Report: Guantanamo Bay terror trial judge agrees with two Malaysians’ assertion that translators bias

·3-min read
File photo shows an unidentified detainee walking in the excercise yard of the 'Camp 6' detention facility at the US Naval Station in Guantanamo Bay, Cuba. — AFP pic
File photo shows an unidentified detainee walking in the excercise yard of the 'Camp 6' detention facility at the US Naval Station in Guantanamo Bay, Cuba. — AFP pic

KUALA LUMPUR, Jan 26 — Two Malaysians and an Indonesian chalked up a “small victory” during their terrorism trial in Guantanamo Bay, when the court agreed that their Bahasa Malaysia and Indonesian interpreters were biased.

According to The Star, Malaysians Mohammed Nazir Lep and Mohammed Farik Amin, alongside Indonesian Encep Nurjaman, who is better known by his nom de guerre Hambali, had refused to enter a plea as they believed that their interpreters were biased, which in turn had led to inaccurate translations during the trial on August 30 and 31 last year.

Following that, the US government was ordered to submit a fresh arraignment with new interpreters before allowing the trio to enter their plea.

The report mentioned that military judge Hayes C. Larsen ordered the US government to provide new interpreters by February for the hearing that was scheduled from February 28 until March 4.

“The interpreters will possess appropriate security clearance while also being screened for potentially disqualifying work histories.

“The government will also coordinate with the Office of the Military Commission for an analysis of the Malaysian interpretation during last year’s hearing by an independent interpreter before February 8, 2022,” Larsen was quoted as saying.

Larsen reportedly said that interpreters will possess appropriate security clearances and be screened for potentially disqualifying work histories.

“The government will coordinate with the Office of the Military Commission for an analysis of the Malaysian interpretation of last year’s hearing by an independent interpreter before February 8, 2022,” he added.

He also mentioned that the Malaysian interpreter identified by the US government for the upcoming hearing was the same as the previous one, while adding that the state had proposed to only use one interpreter for each Bahasa Malaysia and Indonesian language.

“This is inadequate and, therefore, the government will identify two interpreters per language for future hearings,” he added.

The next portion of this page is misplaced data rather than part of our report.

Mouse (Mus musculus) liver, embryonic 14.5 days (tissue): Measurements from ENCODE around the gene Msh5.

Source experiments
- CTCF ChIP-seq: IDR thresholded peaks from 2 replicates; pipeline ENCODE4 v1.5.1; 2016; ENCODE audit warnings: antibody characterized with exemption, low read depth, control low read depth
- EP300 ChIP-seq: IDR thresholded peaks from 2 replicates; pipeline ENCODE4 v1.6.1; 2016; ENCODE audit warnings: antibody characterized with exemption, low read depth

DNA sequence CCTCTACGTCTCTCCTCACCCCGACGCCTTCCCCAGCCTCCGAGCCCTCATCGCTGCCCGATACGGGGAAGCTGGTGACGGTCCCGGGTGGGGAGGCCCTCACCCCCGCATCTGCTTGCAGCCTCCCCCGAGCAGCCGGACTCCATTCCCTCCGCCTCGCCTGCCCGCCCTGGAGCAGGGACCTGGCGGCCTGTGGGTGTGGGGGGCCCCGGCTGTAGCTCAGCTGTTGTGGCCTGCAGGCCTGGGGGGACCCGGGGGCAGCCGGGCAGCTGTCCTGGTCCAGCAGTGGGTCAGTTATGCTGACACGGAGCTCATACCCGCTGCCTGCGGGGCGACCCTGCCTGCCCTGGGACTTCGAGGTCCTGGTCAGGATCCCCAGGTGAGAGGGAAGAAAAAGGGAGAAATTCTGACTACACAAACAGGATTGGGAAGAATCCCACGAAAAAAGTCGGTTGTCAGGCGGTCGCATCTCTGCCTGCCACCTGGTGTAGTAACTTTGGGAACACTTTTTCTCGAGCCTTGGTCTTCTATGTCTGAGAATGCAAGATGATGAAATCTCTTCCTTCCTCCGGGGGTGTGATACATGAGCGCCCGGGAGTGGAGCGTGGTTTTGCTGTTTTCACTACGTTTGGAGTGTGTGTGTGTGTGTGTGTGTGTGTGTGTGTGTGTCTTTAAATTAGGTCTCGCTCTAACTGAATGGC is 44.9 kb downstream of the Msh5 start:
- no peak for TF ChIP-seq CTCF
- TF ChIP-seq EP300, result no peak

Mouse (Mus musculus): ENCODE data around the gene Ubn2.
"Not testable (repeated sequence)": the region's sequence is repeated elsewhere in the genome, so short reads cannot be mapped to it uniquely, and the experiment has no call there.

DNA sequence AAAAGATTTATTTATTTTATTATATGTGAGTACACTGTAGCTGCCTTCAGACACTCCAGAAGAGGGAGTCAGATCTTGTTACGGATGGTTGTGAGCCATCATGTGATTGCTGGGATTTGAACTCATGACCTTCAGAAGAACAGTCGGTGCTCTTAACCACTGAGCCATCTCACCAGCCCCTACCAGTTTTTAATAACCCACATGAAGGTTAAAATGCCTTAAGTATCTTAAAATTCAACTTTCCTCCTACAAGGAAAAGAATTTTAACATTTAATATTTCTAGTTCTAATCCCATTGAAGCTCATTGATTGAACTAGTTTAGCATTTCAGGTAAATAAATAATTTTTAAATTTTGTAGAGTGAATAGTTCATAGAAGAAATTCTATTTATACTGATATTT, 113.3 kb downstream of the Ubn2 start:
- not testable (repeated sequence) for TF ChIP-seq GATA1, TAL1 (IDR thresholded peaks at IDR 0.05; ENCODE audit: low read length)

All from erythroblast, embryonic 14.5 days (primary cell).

Larsen also reportedly said that the defence have only until February 8 to file any objection against the interpreters proposed by the government in its support plan.

The report said that Nazir’s lead counsel Brian Bouffard said that the defence was pleased that the commission will now take the case more seriously and look at the situation more transparently.

“And that is a minor victory by itself. We continue to believe that a proper arraignment has not occurred in this case and, therefore, all future hearings will be null and void unless this problem is fixed.

“Sooner or later, the US will have to respect the rule of law, and araign my client correctly and with a recognition of his human dignity and legal rights,” Bouffard was quoted as saying in the report.

When asked about Nazir’s mental state, Bouffard said that Nazir was grateful that the world has not forgotten him or those held there with him and have always hoped for a fair trial.

“We are deeply appreciative of any efforts by the Malaysian government to help make this happen,” he said.

Mohammed Nazir and Mohammed Farik were reported to have been recruited by Encep to serve as intermediaries in the transfer of money used to fund notorious South-east Asian terror group Jemaah Islamiyah (JI) that had ties to al-Qaeda.

JI has been held responsible for the suicide bombings in Bali which killed 202 people in 2002, and Jakarta’s JW Marriot Hotel in August 2003 which killed 11 and wounded more than 80.

All three were captured in Thailand in 2003 and transferred to CIA “black sites,” where they were brutalised and subjected to torture, according to a Senate Intelligence Committee report released in 2014. In 2006, they were moved to Guantanamo.

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